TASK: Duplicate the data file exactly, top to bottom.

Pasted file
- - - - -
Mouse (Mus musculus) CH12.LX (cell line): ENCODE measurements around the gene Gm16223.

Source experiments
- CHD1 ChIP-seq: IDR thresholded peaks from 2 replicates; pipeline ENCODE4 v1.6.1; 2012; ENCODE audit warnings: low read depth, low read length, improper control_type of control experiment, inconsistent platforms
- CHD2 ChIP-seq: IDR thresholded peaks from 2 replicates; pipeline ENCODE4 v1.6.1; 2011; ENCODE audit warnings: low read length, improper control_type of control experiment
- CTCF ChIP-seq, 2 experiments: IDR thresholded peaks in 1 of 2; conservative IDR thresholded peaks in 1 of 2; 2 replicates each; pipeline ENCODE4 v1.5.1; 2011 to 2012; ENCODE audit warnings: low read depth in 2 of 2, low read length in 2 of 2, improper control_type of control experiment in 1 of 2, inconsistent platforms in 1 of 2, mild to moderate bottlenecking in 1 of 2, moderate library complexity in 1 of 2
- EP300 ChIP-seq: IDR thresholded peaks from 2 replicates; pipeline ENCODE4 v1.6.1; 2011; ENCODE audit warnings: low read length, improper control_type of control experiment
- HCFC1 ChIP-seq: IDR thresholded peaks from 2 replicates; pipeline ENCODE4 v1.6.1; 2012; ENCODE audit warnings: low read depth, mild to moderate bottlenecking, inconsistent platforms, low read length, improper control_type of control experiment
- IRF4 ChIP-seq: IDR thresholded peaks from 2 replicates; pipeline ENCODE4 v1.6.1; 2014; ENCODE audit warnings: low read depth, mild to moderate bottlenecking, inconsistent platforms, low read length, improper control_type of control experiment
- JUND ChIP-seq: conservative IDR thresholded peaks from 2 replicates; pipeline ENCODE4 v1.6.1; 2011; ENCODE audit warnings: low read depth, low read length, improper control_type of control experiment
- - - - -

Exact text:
Mouse (Mus musculus) CH12.LX (cell line): ENCODE measurements around the gene Gm16223.

Source experiments
- CHD1 ChIP-seq: IDR thresholded peaks from 2 replicates; pipeline ENCODE4 v1.6.1; 2012; ENCODE audit warnings: low read depth, low read length, improper control_type of control experiment, inconsistent platforms
- CHD2 ChIP-seq: IDR thresholded peaks from 2 replicates; pipeline ENCODE4 v1.6.1; 2011; ENCODE audit warnings: low read length, improper control_type of control experiment
- CTCF ChIP-seq, 2 experiments: IDR thresholded peaks in 1 of 2; conservative IDR thresholded peaks in 1 of 2; 2 replicates each; pipeline ENCODE4 v1.5.1; 2011 to 2012; ENCODE audit warnings: low read depth in 2 of 2, low read length in 2 of 2, improper control_type of control experiment in 1 of 2, inconsistent platforms in 1 of 2, mild to moderate bottlenecking in 1 of 2, moderate library complexity in 1 of 2
- EP300 ChIP-seq: IDR thresholded peaks from 2 replicates; pipeline ENCODE4 v1.6.1; 2011; ENCODE audit warnings: low read length, improper control_type of control experiment
- HCFC1 ChIP-seq: IDR thresholded peaks from 2 replicates; pipeline ENCODE4 v1.6.1; 2012; ENCODE audit warnings: low read depth, mild to moderate bottlenecking, inconsistent platforms, low read length, improper control_type of control experiment
- IRF4 ChIP-seq: IDR thresholded peaks from 2 replicates; pipeline ENCODE4 v1.6.1; 2014; ENCODE audit warnings: low read depth, mild to moderate bottlenecking, inconsistent platforms, low read length, improper control_type of control experiment
- JUND ChIP-seq: conservative IDR thresholded peaks from 2 replicates; pipeline ENCODE4 v1.6.1; 2011; ENCODE audit warnings: low read depth, low read length, improper control_type of control experiment